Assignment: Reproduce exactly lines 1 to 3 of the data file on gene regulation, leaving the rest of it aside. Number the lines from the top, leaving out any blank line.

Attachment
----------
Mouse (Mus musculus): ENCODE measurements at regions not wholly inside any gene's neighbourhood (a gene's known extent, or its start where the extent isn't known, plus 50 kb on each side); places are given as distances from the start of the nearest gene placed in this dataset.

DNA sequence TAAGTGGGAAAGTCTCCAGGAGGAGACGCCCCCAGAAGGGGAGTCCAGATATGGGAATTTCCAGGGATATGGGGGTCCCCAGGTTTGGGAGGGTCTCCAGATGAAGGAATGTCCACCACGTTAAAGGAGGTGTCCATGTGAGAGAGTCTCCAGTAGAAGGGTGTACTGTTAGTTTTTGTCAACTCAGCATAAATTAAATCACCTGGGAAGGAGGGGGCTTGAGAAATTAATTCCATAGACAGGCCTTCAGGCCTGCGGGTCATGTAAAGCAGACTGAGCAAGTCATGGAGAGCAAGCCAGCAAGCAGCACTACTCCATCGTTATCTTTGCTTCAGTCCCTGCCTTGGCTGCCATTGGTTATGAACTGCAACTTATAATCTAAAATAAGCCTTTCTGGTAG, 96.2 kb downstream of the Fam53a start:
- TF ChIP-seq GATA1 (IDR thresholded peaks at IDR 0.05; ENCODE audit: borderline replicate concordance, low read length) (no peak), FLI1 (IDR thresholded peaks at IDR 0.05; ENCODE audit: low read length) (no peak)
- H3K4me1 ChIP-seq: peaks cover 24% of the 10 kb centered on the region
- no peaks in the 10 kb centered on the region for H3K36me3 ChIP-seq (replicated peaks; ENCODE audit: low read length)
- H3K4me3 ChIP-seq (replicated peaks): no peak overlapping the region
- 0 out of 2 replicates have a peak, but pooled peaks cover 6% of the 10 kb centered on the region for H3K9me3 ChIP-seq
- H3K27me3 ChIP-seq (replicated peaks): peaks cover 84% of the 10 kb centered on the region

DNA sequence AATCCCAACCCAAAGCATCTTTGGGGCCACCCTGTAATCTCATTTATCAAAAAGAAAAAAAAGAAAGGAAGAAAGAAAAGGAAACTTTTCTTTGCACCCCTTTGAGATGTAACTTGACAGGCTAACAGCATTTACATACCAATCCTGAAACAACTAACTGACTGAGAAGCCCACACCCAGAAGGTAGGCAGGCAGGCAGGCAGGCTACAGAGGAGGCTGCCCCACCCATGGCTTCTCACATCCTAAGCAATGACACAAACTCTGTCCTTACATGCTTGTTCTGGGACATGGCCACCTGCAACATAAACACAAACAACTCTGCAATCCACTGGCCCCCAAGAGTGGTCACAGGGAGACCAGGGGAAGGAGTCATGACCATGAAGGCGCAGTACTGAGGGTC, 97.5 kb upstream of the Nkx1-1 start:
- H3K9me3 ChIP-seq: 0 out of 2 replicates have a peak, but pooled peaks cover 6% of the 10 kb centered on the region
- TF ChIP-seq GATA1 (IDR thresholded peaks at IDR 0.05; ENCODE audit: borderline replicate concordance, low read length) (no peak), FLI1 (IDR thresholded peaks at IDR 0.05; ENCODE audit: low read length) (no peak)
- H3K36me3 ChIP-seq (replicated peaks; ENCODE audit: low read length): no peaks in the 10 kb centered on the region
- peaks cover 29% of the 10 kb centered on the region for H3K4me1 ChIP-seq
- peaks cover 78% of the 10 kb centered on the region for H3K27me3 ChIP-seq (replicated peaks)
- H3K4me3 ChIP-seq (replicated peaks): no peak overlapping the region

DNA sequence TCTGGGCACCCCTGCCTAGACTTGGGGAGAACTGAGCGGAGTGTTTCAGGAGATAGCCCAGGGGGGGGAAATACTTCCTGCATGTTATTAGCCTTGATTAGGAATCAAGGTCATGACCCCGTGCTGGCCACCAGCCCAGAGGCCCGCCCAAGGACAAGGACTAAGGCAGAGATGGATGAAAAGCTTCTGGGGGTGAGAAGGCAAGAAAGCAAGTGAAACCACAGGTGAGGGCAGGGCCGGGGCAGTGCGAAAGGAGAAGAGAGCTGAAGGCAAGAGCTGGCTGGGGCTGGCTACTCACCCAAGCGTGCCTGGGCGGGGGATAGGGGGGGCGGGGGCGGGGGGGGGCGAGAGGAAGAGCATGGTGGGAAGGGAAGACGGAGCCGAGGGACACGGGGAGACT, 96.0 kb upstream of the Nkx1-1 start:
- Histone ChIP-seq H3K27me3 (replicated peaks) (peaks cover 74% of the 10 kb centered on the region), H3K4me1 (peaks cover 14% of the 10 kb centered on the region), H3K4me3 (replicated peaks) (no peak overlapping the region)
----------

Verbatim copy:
Mouse (Mus musculus): ENCODE measurements at regions not wholly inside any gene's neighbourhood (a gene's known extent, or its start where the extent isn't known, plus 50 kb on each side); places are given as distances from the start of the nearest gene placed in this dataset.

DNA sequence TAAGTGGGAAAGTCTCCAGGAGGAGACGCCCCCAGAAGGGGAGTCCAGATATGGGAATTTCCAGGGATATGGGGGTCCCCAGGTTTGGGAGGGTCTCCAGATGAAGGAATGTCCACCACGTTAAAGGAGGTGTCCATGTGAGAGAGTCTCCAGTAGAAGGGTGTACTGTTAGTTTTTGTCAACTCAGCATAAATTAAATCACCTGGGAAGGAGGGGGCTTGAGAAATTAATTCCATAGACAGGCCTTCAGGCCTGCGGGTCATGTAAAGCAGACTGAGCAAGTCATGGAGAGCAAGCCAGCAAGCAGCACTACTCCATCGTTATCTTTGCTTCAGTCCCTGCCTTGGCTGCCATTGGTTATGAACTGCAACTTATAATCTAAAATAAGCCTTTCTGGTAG, 96.2 kb downstream of the Fam53a start:
- TF ChIP-seq GATA1 (IDR thresholded peaks at IDR 0.05; ENCODE audit: borderline replicate concordance, low read length) (no peak), FLI1 (IDR thresholded peaks at IDR 0.05; ENCODE audit: low read length) (no peak)